In this game-day staple, blogger Matt Vensel makes four sometimes-courageous predictions for the game. All he asks is that you don't hold it against him whenever those predictions end up being embarrassingly wrong.

In a matter of hours, the Ravens will run onto the field together before they take on the San Francisco 49ers in Super Bowl XLVII. It's fitting that they chose to be announced as a team, because their biggest strength this season has been their unity. They have overcome a lot to get to this point -- those story have been told over and over again the past two weeks -- and now they are 60 minutes away from achieving football immortality.


But so are the 49ers, who have shown a lot of moxie this season, too, especially while overcoming a 17-point deficit to win the NFC championship game. There is a reason why Vegas thinks they should be slight favorites.

In this space, which wasn't meant to be taken too seriously, I made dozens of bold predictions this season. But there is nothing bold about me saying that Sunday's Super Bowl will be compelling theater. We have been treated to exciting championship games the past five years, and Sunday has the makings of another fun one.

Don't worry, I have made five bolder predictions -- I usually make four, but I threw in a bonus one since it is the Super Bowl and all -- but, as always, please don't hold it against me if they ended up being wrong.


Let's just get this out on the table. I think the Ravens are going to win it all on Sunday, and I think it will be in large part due to the play of Joe Flacco. Flacco has thrown eight touchdown passes and no interceptions in these playoffs, and the Ravens are 7-0 in the playoffs when he doesn't throw a pick. While I can't guarantee that Flacco won't turn the ball over, I'm fairly certain he will be able to move the ball against a talented and physical 49ers defense. He needs three touchdown passes to tie the record for the most in a postseason. I think he will throw two, but that should be enough for both Flacco and the Ravens to take home some hardware.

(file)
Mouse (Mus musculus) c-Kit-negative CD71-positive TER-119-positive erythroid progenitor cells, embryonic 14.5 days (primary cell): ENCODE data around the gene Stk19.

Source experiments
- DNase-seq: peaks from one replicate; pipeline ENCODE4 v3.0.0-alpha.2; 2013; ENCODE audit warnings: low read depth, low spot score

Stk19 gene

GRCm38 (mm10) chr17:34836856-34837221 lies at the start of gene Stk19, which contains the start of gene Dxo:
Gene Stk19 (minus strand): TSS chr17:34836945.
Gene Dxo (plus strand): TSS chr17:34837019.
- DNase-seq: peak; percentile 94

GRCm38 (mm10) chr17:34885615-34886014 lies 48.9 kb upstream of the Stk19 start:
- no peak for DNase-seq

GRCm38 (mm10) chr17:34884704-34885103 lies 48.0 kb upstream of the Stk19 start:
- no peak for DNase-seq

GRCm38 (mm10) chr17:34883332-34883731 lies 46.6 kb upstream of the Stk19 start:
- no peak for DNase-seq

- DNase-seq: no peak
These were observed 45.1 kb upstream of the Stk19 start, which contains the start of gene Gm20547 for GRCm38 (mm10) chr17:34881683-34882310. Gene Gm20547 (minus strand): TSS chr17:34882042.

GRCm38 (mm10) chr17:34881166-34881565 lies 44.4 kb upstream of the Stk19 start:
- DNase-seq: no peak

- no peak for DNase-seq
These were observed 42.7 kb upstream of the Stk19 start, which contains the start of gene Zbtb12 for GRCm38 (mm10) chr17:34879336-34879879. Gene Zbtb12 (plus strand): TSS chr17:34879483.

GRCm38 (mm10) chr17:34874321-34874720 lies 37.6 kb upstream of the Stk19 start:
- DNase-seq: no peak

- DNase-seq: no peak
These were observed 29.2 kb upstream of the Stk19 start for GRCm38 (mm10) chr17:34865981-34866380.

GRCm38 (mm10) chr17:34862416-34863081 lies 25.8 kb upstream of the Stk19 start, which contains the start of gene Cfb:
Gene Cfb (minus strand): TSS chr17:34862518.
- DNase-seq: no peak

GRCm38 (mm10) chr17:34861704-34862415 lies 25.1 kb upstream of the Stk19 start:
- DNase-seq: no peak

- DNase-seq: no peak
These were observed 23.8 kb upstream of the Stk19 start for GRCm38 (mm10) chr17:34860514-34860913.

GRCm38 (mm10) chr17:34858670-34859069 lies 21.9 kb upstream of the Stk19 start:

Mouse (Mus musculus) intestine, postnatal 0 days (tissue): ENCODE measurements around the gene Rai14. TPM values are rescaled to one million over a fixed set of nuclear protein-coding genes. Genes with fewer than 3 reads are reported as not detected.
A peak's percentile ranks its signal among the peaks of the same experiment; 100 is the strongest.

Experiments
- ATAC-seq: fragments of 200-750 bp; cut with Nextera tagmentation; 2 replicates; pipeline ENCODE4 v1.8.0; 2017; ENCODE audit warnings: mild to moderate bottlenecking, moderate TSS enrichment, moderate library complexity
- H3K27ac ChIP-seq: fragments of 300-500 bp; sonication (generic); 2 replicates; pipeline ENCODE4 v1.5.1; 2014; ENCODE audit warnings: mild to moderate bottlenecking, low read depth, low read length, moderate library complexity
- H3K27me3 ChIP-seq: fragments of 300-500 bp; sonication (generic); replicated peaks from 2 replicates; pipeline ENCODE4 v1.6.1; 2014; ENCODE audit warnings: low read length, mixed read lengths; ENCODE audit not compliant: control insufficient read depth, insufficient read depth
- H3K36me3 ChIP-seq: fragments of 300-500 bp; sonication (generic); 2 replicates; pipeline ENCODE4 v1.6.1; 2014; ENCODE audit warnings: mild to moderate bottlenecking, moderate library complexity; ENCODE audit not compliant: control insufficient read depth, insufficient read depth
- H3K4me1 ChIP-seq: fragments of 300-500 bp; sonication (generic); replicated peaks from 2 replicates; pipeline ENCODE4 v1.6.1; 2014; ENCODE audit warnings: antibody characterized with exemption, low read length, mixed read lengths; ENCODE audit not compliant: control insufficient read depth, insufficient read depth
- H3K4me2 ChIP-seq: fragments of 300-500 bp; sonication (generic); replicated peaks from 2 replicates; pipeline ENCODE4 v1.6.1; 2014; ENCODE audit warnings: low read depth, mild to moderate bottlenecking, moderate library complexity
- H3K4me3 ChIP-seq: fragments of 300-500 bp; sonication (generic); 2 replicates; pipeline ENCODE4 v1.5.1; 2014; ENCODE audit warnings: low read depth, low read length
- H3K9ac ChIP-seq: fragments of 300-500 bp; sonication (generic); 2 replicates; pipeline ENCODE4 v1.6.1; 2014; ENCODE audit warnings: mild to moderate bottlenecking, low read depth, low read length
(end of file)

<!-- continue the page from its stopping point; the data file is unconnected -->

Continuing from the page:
One thing the Ravens defense has done consistently all season is slow down opponents once they got inside the red zone. The Ravens ranked second in red-zone defense during the regular season, and they fared well there again in the AFC championship game. The New England Patriots scored just one touchdown in four trips inside the 20-yard line, and their inability to get the ball into the end zone allowed the Ravens to hang around early and eventually pull away in the second half. The 49ers ranked in the middle of the pack in red-zone offense despite having a physical running game. If the Ravens can force them to kick field goals, I like their chances.


The 49ers have one of the NFL's most athletic tight ends in Vernon Davis. He is so fast and explosive as a route-runner and pass-catcher, a few Ravens players have remarked in the past two weeks that he is more like a wide receiver who happens to block sometimes. He had five catches for 106 yards and a touchdown in the NFC championship game, but in his previous seven games, he had just seven total catches. I think the 49ers will keep Davis heavily involved against the Ravens. Ray Lewis is a liability in pass coverage, and while Dannell Ellerbe has improved in coverage, he will have a hard time keeping up with the former Maryland star.


Ravens running back Ray Rice leads the NFL with 247 yards during the postseason, and his 64 carries are most among running backs. He is averaging just 3.9 yards per carry, though, and he has as many fumbles (two) as rushing touchdowns. The 49ers, who have a pair of All-Pro inside linebackers, don't leave many cracks for backs to wiggle through. Rice admitted as much this week. But he can have a major impact as a receiver. The 49ers will likely ask NaVorro Bowman to shadow him in man coverage, a matchup Rice feels he can exploit. Rice might not run for a lot of yards, but the Ravens will settle for big production in the short passing game.


49ers quarterback Colin Kaepernick burst onto the scene in his second season, burning defenses with both his arm and his legs since replacing Alex Smith in the starting lineup. He ran for 181 yards and two scores in a playoff win over the Green Bay Packers then picked apart the Atlanta Falcons secondary a week later. He is not afraid to take risks, like when he threw a pick-six early in the win over the Packers. It's what makes him so fun to watch, but it also makes him a potential liability. He has thrown just four picks, including the playoffs, but he has fumbled 10 times. Look for him to cough the ball up to the Ravens a couple of times on Sunday.

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